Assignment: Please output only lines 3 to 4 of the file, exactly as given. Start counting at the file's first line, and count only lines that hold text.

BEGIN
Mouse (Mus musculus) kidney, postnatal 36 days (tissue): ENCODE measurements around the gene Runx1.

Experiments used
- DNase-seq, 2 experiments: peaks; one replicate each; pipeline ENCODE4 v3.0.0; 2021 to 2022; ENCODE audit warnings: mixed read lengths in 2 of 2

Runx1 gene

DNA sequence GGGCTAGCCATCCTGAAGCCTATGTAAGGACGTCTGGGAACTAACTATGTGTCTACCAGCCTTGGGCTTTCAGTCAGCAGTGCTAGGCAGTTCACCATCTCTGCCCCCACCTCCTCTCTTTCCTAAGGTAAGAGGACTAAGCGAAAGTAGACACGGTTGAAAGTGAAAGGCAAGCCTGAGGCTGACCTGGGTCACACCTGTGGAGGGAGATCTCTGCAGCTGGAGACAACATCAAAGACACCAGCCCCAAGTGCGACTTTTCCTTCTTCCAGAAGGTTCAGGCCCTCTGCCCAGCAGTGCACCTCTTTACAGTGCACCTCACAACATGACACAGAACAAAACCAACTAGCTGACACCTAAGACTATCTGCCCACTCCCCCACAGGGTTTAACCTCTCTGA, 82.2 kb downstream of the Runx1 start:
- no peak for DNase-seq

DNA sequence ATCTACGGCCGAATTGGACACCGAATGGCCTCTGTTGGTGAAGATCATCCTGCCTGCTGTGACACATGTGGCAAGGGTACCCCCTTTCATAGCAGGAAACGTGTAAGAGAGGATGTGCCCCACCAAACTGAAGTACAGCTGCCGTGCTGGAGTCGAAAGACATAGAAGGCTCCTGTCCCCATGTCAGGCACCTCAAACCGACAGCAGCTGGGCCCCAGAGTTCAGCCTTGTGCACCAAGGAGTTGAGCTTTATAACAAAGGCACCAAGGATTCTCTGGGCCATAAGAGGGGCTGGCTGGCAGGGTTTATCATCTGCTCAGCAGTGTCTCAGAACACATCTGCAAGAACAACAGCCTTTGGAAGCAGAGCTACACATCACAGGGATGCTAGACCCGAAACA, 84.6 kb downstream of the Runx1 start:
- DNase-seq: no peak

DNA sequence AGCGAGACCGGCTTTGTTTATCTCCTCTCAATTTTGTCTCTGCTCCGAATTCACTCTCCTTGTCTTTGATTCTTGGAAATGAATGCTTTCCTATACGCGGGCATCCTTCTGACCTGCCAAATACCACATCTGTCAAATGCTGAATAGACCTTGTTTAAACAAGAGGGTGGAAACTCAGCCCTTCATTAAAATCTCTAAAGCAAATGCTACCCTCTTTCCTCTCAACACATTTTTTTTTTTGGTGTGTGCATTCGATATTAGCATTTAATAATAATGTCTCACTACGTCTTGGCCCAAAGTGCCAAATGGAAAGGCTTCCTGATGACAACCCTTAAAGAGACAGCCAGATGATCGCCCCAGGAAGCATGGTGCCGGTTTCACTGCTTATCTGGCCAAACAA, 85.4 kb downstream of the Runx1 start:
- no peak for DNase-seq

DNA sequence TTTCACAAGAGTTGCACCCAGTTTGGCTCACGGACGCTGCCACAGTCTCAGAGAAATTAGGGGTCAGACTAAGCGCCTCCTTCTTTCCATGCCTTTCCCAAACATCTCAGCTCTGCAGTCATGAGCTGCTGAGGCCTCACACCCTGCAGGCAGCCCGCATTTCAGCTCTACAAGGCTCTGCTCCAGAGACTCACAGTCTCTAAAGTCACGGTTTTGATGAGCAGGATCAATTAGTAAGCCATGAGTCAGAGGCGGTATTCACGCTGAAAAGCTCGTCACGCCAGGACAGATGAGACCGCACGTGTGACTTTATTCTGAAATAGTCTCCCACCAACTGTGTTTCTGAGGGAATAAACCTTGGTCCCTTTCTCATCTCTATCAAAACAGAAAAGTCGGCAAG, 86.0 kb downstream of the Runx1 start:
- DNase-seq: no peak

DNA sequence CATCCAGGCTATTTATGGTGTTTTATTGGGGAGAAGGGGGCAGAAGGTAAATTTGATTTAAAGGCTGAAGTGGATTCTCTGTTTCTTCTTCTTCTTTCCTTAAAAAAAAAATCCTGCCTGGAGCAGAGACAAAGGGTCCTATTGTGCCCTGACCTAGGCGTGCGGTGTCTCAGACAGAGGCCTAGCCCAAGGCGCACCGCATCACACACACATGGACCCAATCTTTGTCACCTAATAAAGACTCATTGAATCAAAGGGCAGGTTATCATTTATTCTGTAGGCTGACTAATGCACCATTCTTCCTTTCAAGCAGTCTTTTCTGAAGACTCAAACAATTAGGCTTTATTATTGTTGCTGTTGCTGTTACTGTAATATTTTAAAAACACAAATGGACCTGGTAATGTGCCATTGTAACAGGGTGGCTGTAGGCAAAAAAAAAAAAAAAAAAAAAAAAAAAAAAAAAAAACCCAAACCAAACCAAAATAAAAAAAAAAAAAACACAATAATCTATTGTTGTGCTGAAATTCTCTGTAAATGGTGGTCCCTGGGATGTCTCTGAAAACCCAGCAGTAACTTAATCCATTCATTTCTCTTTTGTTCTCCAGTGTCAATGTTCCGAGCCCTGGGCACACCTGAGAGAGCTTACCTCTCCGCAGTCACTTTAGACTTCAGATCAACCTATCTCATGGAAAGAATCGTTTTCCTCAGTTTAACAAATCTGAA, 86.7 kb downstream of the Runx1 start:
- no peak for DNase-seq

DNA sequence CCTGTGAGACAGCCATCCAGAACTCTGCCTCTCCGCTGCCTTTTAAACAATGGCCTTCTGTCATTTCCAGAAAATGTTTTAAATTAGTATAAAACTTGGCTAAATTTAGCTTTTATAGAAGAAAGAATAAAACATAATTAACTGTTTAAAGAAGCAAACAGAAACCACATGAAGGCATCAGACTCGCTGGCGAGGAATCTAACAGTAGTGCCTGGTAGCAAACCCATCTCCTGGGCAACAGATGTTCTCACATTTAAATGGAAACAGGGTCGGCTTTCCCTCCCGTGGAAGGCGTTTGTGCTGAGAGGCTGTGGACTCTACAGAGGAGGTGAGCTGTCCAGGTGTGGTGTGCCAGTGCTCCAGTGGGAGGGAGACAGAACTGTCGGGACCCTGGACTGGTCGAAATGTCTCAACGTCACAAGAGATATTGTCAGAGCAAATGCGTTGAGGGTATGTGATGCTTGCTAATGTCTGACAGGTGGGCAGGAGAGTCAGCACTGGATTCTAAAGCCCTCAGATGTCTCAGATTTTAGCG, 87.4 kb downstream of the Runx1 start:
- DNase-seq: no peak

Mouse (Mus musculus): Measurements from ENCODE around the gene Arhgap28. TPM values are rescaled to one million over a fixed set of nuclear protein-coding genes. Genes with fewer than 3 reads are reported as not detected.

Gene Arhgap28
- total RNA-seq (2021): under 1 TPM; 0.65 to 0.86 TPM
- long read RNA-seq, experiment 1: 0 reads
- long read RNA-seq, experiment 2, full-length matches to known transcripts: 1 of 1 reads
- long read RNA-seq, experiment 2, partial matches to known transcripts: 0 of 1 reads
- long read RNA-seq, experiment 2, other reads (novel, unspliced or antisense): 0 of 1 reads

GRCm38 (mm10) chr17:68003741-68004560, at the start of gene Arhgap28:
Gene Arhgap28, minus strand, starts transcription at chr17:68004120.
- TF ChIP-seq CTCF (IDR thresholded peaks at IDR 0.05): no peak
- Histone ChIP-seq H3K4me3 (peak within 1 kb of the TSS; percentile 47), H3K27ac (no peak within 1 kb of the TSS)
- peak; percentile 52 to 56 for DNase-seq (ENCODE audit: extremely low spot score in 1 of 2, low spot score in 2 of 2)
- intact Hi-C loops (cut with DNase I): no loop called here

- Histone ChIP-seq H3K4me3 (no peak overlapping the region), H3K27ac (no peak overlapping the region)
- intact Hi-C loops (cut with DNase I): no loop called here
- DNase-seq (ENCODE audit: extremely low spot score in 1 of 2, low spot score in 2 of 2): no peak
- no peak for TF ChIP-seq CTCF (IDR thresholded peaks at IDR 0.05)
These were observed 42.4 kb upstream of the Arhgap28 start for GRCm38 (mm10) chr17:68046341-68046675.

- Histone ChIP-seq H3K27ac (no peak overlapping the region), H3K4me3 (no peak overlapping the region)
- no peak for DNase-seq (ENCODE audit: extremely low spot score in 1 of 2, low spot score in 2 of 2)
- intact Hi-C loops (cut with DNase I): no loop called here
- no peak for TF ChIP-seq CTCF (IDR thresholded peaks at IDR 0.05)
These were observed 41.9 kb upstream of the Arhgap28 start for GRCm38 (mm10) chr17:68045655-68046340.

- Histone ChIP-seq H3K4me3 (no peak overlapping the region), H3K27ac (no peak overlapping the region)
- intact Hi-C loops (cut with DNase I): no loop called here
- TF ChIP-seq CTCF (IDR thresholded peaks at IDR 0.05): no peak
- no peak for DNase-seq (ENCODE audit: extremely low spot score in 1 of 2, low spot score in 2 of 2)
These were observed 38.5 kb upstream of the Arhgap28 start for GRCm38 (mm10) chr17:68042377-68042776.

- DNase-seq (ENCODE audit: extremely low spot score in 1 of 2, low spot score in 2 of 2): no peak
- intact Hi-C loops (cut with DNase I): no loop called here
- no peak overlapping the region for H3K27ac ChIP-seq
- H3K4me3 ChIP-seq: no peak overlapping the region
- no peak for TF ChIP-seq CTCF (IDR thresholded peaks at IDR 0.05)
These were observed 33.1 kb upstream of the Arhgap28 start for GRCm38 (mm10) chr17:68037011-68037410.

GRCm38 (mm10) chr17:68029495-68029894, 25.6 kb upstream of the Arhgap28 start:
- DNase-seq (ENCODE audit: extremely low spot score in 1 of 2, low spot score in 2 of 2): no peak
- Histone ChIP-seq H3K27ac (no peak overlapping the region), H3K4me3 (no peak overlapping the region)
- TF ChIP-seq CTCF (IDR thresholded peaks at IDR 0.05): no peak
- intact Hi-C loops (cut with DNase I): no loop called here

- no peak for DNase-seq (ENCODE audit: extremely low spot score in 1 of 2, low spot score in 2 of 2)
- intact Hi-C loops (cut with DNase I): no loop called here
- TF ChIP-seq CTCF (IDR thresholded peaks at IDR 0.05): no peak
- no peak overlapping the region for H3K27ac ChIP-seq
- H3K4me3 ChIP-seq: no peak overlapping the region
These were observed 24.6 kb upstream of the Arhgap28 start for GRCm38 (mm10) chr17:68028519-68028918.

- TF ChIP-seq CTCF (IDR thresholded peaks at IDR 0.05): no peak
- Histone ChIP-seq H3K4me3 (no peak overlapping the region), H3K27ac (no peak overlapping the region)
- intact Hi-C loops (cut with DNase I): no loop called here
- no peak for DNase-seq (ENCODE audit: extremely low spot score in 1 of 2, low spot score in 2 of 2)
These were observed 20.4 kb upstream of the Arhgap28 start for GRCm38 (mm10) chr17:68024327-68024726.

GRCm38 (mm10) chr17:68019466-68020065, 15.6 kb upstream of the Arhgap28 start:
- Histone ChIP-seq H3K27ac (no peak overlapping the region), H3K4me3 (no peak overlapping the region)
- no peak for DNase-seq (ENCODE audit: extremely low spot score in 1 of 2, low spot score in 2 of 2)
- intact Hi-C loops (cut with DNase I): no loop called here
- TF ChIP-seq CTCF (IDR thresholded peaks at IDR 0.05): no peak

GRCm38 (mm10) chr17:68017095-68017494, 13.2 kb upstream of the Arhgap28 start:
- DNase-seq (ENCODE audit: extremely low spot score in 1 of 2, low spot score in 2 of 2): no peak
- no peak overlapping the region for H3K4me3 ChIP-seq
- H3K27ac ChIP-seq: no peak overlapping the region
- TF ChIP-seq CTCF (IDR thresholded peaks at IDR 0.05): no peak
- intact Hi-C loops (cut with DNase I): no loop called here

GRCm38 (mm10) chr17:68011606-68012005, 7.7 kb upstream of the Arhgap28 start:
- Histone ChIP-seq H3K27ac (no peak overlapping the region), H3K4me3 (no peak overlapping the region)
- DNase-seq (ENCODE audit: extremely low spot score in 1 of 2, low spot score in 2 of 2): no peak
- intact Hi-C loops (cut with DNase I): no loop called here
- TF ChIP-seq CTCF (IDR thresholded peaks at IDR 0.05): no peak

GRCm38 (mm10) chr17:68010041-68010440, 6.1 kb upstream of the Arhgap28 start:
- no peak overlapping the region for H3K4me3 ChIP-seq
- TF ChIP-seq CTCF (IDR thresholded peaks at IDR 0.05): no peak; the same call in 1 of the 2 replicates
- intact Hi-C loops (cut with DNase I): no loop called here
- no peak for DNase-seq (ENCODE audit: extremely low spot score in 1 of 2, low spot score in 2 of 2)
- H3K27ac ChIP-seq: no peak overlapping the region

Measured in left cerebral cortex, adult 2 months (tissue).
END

- DNase-seq, 2 experiments: peaks; one replicate each; pipeline ENCODE4 v3.0.0; 2021 to 2022; ENCODE audit warnings: mixed read lengths in 2 of 2

Runx1 gene